JV: Well, you know, sometimes it’ll come from a riff or chord progression that one of us had. But you know, on this album, [lead singer] Adam [Levine] has done a lot of the writing pretty much by himself, or he’ll have an idea and sort of flush it out or bring it to us. And then, you know, we’ll each come up with our own parts to play over the song. You know we’ll be in the rehearsal room playing together, and just start building it up in the studio, usually starting with the drums. The drummer playing with the bass player, and just building up the track, and you know, recording nowadays, there’s so many different things you can do with new technologies, which a lot of people are down on. Some people like to just revert back to recording on the tape, they find that process to be more pure. We sort of try to take the best part of that process and combine it with more temporary production techniques, and do what we do.
Sun: What’s this album going to sound like? Will it be similar to what you’ve done in the past?
JV: Yeah, I think you’ll know that it’s Maroon 5. But some of the tracks definitely sound like an evolution, or different from the stuff we’ve done before. There’s a couple of tracks in particular that sound — you know, trying to describe it is pretty hard — but there’s one that’s definitely more of like a rock anthem sort of thing, which we’ve never really done. I guess the closest was sort of “Harder to Breathe,” but this is a different sort of thing that I think might surprise people. This one’s called, “Hands All Over.”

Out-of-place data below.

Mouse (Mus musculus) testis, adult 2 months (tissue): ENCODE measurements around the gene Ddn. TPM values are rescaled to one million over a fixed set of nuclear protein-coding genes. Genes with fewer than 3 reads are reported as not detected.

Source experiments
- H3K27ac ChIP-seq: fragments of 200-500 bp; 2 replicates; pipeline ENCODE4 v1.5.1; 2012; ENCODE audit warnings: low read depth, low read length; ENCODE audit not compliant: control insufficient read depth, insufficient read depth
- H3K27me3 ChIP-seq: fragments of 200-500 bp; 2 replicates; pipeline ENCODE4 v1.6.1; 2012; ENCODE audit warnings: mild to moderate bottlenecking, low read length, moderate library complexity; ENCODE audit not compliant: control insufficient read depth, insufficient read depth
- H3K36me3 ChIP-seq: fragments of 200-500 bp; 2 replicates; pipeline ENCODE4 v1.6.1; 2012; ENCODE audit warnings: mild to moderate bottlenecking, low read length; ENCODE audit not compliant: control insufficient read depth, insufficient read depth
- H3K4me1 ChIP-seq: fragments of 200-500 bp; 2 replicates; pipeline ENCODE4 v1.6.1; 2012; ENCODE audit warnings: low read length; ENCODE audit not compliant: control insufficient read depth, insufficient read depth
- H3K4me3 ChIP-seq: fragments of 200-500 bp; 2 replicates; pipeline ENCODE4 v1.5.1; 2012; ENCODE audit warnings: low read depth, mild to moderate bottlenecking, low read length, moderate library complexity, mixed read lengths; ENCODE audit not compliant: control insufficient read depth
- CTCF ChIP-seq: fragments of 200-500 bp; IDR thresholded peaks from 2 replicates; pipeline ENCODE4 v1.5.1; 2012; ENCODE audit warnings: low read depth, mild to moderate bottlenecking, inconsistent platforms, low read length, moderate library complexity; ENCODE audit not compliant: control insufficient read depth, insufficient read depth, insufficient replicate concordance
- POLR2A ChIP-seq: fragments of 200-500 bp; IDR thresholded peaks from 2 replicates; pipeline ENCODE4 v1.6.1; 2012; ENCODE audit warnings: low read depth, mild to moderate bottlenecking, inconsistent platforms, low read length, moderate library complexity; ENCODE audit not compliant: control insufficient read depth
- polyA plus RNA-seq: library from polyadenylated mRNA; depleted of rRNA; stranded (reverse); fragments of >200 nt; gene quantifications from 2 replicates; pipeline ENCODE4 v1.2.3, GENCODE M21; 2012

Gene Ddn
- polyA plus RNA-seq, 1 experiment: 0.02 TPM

Sun: Your two previous albums were very successful, so when you go to record this new album, was it like, “All right, we’ve done this before, and we can do it again,” or does it make you kind of nervous, like, “How are we going to top this?”
JV: Well, I mean you want to keep doing this, and to remain in public consciousness, and it’s hard to maintain that. So yeah, every time we make a record, we’re pretty cautious. But coming into making the third record, I think there was way more pressure on the second one, because you’re not sure if it was just a fluke the first time around. Now that we’ve got two of them under our belt, we at least have been through it before, so we’re more relaxed. But there’s always pressure. You’re only as good as the last thing you put out.
Sun: On your last album you guys worked with Rihanna, and I know you’ve played with Reel Big Fish in the past. What’s it been like playing with other musicians?